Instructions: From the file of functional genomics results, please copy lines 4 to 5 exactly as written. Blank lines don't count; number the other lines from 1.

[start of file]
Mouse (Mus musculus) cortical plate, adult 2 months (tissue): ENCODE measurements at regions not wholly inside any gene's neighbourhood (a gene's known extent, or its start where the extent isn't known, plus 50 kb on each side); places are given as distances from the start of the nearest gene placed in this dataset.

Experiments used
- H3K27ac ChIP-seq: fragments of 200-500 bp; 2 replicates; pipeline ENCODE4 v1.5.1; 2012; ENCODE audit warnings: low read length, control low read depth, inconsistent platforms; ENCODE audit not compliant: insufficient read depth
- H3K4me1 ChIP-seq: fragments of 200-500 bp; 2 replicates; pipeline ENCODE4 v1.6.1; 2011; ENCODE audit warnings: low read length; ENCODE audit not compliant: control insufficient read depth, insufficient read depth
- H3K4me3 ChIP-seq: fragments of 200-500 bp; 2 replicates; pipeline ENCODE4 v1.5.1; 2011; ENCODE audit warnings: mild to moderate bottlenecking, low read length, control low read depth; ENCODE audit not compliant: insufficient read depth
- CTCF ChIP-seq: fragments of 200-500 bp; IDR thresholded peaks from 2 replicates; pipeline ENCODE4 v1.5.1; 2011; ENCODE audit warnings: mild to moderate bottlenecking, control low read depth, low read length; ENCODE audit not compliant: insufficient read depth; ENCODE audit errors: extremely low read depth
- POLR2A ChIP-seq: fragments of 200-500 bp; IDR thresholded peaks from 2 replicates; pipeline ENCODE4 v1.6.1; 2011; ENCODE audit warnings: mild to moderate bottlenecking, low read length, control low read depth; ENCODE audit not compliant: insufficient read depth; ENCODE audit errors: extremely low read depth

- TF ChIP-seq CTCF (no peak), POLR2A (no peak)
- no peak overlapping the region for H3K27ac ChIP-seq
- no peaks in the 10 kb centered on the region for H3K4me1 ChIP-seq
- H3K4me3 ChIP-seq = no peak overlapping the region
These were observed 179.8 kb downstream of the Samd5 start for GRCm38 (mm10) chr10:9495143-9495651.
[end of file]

- H3K4me1 ChIP-seq: fragments of 200-500 bp; 2 replicates; pipeline ENCODE4 v1.6.1; 2011; ENCODE audit warnings: low read length; ENCODE audit not compliant: control insufficient read depth, insufficient read depth
- H3K4me3 ChIP-seq: fragments of 200-500 bp; 2 replicates; pipeline ENCODE4 v1.5.1; 2011; ENCODE audit warnings: mild to moderate bottlenecking, low read length, control low read depth; ENCODE audit not compliant: insufficient read depth